“Everyone is guilty”
The above quote is the tagline for the new film from Omar and Ibrahim Ashmawey, Boiling Pot and while the story arc is framed by the interrogation of four people over a murder, the culpability extends far past any courtroom. Boiling Pot does not simply discuss racism. Boiling Pot encircles every one who sets foot in front of the camera or watches the hour and 45 minute film, in a complex system of culpability and self-examination. In the film, Valerie Davis (Danielle Fishel), Hazem Seif (Ibrahim Ashmawey), Rose Terrance (Davetta Sherwood), Tremayne Torrance (Kyle Sherwood) deal with recent racial tensions on the campus brought on by a mock lynching on the school lawn.
Set in 2008, during President Barack Obama’s presidential race, Boiling Pot is based on actual events, primarily the 2010 “Compton Cookout” held by University of California, San Diego which mocked Black History Month with guests instructed to dress “ghetto”. The acting in the film is outstanding overall with Danielle Fishel, better known as Topanga Lawrence from Boy Meets World fame, taking the wide-eyed optimism of Topanga and shattering it with a dramatic performance that is her finest acting to date. The film is plagued at time with overacting in spots, which appeared to be a byproduct of the verbose scriptwriting and depth of its message.
“Change yourself to adapt to the world or make your world adapt to you”-Valerie Davis (played by Danielle Fischel in Boiling Pot)
In this film, hypocrisy is not treated as a signifier of a bad person, but as an almost innate mechanism employed unconsciously by characters. Valerie’s father, Tim Davis antagonized her fiancé Hazem over his nationality, which Valerie’s mother and sister quietly aided. The scene prior was of Valerie playfully speaking Arabic to Hazem. Subtlety such as that are the crux of Boiling Pot‘s genius; its ability to show how institutionalized racism is so deep-rooted that even its opponents use racist remarks. There are times in the movie when the mastermind behind the racist events, Alexander Krause (David Menich) and his racially insensitive remarks held validity on a human level and you have to actively remind yourself that he is the villain. But by the time the movie reaches its final act, you realize there are no villains and heroes in this film.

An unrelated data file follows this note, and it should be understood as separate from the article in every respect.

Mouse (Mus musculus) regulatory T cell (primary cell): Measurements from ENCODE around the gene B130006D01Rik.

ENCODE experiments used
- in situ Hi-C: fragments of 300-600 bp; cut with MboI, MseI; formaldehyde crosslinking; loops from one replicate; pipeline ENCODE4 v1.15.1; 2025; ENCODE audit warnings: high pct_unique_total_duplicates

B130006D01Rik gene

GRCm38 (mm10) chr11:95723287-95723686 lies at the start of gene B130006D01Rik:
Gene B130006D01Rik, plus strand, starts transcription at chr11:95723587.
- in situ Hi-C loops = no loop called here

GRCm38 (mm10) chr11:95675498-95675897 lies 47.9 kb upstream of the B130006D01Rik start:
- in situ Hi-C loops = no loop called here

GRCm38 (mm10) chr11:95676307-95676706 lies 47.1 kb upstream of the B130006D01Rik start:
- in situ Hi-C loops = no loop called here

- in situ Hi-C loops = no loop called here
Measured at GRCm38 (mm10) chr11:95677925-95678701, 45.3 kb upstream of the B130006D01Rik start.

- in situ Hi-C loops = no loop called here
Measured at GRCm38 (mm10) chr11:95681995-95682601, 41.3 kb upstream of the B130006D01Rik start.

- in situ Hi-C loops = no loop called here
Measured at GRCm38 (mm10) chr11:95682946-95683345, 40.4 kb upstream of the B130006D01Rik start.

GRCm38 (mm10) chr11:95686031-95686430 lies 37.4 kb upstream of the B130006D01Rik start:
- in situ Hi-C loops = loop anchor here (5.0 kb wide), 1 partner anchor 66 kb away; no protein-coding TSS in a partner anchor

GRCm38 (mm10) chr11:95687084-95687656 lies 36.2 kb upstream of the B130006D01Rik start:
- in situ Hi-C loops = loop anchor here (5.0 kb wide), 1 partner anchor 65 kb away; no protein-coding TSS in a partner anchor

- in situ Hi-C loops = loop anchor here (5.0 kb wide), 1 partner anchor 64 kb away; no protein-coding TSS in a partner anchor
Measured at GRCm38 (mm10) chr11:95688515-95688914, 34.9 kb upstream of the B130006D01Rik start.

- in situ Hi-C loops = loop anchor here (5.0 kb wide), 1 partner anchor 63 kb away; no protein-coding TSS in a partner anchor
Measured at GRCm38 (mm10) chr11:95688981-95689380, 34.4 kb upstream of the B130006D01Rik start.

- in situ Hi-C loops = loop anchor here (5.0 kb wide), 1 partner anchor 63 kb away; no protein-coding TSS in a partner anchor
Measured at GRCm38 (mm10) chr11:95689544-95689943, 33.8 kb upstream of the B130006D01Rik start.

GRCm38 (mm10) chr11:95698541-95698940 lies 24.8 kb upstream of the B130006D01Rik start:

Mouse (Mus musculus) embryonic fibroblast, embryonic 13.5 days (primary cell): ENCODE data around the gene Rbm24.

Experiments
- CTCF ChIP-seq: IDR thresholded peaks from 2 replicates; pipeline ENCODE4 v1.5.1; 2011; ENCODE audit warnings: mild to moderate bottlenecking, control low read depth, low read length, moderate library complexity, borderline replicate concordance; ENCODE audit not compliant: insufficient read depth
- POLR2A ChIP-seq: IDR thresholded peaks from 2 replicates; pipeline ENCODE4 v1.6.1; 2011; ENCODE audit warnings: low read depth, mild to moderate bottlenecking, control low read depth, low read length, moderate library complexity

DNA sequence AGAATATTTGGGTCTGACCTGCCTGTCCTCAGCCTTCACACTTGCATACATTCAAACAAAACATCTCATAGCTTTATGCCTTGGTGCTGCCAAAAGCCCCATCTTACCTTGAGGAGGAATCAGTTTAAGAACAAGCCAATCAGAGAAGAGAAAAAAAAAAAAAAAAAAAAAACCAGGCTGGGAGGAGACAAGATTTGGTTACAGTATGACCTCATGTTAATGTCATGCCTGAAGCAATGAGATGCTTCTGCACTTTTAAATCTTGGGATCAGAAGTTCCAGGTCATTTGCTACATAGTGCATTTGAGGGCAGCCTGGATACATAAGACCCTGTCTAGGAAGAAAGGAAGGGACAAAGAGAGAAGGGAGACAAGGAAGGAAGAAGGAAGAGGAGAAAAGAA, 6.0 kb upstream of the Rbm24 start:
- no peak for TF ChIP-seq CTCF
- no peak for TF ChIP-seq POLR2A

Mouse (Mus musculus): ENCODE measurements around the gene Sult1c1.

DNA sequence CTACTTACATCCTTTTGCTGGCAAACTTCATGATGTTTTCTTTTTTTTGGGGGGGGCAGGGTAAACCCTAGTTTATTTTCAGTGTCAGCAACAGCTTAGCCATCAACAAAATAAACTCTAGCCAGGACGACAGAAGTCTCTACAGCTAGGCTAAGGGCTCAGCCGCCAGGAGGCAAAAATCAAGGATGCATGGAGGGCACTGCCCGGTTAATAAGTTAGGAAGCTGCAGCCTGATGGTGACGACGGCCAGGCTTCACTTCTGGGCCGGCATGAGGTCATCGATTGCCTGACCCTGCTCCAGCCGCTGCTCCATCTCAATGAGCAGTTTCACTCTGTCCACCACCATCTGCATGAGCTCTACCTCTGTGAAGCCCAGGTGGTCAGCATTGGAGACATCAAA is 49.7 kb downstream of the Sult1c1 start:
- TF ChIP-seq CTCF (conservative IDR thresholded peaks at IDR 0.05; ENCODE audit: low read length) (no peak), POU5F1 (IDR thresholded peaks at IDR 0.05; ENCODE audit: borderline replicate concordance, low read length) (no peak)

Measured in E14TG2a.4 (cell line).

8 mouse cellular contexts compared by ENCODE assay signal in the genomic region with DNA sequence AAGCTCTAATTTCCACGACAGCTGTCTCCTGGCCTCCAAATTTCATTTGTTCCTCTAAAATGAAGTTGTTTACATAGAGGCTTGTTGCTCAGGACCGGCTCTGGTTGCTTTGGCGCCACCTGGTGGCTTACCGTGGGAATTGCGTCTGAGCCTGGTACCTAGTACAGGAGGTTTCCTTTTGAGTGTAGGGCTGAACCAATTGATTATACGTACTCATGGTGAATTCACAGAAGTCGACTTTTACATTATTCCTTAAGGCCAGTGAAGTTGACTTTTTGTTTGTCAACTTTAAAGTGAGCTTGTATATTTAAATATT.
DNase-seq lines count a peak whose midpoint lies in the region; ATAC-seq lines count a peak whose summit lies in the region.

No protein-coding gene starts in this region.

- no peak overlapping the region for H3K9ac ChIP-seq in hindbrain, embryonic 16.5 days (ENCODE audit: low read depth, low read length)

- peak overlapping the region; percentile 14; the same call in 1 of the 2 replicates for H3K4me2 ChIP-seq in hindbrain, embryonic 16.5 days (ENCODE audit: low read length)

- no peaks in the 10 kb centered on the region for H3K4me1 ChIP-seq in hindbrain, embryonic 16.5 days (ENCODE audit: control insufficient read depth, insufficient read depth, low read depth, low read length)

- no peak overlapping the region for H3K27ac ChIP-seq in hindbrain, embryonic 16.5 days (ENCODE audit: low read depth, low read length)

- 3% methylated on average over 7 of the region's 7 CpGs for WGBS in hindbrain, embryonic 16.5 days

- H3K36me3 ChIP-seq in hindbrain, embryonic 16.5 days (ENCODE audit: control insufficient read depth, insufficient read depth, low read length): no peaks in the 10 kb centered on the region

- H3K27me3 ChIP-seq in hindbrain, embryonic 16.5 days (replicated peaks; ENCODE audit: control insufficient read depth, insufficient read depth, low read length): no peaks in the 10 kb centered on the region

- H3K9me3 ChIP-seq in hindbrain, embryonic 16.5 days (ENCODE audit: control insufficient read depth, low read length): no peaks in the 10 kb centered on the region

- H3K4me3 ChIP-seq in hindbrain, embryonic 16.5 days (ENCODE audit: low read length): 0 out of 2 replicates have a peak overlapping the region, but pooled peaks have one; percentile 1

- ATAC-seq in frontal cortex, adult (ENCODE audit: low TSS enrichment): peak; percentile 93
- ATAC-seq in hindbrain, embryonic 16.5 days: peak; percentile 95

That same brilliant scriptwriting by the Ashmawey brothers is one of the few flaws of the film as the heavy-handed approach to delivering a message borders on preachy didacticism at times. The most glaring example is in the final montage of the movie involves its characters stating various quotes about racism. While it ties in the overarching theme of the universality of racism and how “everyone is guilty”, it felt like as if the Ashmawey brothers felt compelled to ensure the viewer understood their message.
During the live Q&A at MIST Cinemas in Harlem, New York, Ibrahim Ashmawey informed the crowd that himself, his brother Omar and other members of his family had to finance the entire movie due to lack of funding. According to Ibrahim, multiple film festivals, including the American Black Film Festival refused to showcase the film in its current form unless it removed certain scenes, primarily the graphic montage of actual lynchings. According to Ashmawey, an unnamed distributor has agreed to get their movie into 800 theaters across the country for $200,000.
$200,000 (the price of some rappers’ watches) should not be a roadblock in having the world see this searing and gripping examination of the continued that makes 12 Years a Slave seem like a PBS special.
Executive producers of the film include Mike Singh, Andrew Luu, Carmen Wong, and Russell Curry whom was also the assistant producer. Keep updated on future screenings and news about The Boiling Pot at their official website, Facebook and follow their Twitter account @BoilingPotMovie.
Check out members of the Boiling Pot cast speaks on the film below: